Thursday, November 27, 2014

A Suspension of Mercy - Patricia Highsmith

I've been procrastinating over writing about this book for about a week now and I'm still not sure how I'm going to do it without spoilers (let's see how that pans out). Normally I'm not bothered by spoilers; I like knowing what's going to happen in advance and then trying to work out how as the book unfolds. In this case however I feel spoilers really would spoil.

Whilst I wrestle with that particular problem... This is the first Highsmith I've read despite meaning to have tried her for very many years. I've seen a couple of the Ripley films and enjoyed them very much, had her recommended a few times, gone as far as to buy at least one book, but it was a short story in 'Troubled Daughters, Twisted Wives' that actually did the trick. After that seeing that Virago were reprinting her at this end of the year it was only a matter of time.

So here I am with 'A Suspension of Mercy' in hand, full of enthusiasm for it, and feeling particularly tongue tied.

Sydney and Alicia Bartleby met when Alicia was visiting New York, after a relatively short time they've married, with the qualified approval of her family, and they've moved to the UK. Thanks to the generosity of Alicia's family they've bought a house and are partly living on Alicia's private income of £50 a month (the book was written in 1965) and partly money Sydney has from a couple of published novels back in America.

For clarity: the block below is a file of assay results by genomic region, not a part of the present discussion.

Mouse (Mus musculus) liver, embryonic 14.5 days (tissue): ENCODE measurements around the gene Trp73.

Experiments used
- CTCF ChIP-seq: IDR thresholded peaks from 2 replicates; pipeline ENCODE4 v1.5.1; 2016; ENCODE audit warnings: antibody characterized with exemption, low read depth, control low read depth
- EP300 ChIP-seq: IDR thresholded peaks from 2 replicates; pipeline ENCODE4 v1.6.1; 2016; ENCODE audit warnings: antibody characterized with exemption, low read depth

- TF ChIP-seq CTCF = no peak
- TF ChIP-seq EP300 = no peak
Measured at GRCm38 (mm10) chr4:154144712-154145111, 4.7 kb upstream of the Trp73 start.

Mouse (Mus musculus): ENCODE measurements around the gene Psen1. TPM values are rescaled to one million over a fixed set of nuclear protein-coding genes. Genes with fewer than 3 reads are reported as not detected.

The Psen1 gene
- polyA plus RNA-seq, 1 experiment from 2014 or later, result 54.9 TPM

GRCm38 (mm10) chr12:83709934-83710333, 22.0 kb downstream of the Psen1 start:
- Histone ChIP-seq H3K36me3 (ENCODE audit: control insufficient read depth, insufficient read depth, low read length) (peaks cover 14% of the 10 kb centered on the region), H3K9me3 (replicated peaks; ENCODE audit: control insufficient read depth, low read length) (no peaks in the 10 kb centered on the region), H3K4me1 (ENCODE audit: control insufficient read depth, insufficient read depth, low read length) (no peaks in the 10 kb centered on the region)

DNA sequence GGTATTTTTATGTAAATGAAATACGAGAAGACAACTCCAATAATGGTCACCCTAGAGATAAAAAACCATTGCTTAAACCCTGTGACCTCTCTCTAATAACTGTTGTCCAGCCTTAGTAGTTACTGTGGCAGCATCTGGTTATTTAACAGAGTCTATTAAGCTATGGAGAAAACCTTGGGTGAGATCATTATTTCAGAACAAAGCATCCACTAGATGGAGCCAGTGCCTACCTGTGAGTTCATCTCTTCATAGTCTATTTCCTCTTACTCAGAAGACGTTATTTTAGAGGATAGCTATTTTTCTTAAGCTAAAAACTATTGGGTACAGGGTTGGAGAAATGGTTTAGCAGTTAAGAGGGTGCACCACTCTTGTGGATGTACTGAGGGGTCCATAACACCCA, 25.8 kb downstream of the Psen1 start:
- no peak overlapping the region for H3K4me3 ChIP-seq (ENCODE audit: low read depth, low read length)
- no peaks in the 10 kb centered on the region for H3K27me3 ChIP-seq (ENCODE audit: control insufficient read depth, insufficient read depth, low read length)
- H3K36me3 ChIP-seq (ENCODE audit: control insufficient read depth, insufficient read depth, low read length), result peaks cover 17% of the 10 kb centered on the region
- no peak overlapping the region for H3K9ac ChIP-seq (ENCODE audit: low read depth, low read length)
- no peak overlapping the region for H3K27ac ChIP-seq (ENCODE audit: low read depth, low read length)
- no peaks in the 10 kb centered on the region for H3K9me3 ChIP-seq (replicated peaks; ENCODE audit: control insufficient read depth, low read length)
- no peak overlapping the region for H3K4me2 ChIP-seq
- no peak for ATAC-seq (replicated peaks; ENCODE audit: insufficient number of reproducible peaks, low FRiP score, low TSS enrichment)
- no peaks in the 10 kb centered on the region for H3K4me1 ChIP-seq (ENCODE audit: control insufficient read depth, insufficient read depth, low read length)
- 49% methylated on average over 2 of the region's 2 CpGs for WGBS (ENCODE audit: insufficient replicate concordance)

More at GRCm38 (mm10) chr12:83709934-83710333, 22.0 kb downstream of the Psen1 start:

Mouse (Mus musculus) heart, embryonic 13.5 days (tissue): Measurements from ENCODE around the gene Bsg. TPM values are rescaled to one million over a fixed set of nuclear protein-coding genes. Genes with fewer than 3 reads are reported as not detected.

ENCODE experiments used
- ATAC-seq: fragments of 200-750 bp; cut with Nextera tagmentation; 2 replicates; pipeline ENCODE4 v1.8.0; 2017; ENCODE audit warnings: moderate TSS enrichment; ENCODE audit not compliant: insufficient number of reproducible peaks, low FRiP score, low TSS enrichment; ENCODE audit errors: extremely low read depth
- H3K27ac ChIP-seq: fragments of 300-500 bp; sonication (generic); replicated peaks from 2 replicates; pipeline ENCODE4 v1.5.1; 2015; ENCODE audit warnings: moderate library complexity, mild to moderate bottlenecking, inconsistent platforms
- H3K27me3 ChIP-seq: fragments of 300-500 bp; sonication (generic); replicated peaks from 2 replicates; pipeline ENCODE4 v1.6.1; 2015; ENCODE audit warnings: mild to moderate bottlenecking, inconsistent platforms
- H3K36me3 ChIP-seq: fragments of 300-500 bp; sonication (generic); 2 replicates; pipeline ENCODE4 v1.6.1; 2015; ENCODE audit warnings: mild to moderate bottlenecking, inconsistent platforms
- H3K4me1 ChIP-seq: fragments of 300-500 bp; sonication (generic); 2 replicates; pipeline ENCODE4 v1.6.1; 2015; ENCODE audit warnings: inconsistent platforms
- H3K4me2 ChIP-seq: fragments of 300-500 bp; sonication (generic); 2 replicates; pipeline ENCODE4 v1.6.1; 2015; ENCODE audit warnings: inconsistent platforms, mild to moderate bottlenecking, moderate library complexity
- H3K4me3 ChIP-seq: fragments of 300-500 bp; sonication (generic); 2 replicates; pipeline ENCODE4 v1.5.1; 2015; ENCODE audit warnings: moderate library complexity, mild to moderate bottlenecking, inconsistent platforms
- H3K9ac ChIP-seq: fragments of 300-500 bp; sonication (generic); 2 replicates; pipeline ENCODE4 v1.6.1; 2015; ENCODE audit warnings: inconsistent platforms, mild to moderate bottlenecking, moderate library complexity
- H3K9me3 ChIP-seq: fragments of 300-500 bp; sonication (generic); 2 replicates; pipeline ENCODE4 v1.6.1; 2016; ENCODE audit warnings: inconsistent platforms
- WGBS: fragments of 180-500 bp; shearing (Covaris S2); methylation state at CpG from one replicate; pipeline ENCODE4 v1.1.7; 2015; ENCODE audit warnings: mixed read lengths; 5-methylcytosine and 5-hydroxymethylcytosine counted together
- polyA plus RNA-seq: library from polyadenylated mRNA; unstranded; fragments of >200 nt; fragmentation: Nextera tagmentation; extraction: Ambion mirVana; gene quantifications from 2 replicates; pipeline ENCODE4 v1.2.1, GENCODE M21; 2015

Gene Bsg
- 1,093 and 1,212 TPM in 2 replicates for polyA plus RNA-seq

Alicia paints abstracts (I imagine work which is competent rather than good) and Sydney is unsuccessfully trying to get a publisher for a 3rd novel and sell some scripts for television which he writes with his friend Alex. Their house is in the middle of nowhere and on the whole the marriage is foundering a little bit, perhaps because they spend so much time together.

A new neighbour highlights the tensions between the pair, and Sydney is weaving plot lines around murdering his wife. It's not a healthy situation, and then Alicia decides to go away for a bit, or at least that's what Sydney is telling everyone...

It's brilliant, tightly plotted, unexpected, tense, confusing (in a good way), and thoroughly satisfactory in every respect. I'm delighted I've got 2 more waiting for me.


  1. Ooh, this sounds good - and what a wonderful cover image. I wish I had a private income. Though it would seem to lead to trouble. ;-)

  2. I wish I had a private income too, then trouble wouldn't matter so much ;-)

  3. Thanks for this review. I discovered Patricia Highsmith this year through her novel Carol which was so good. I'm going to add this one to my list, too!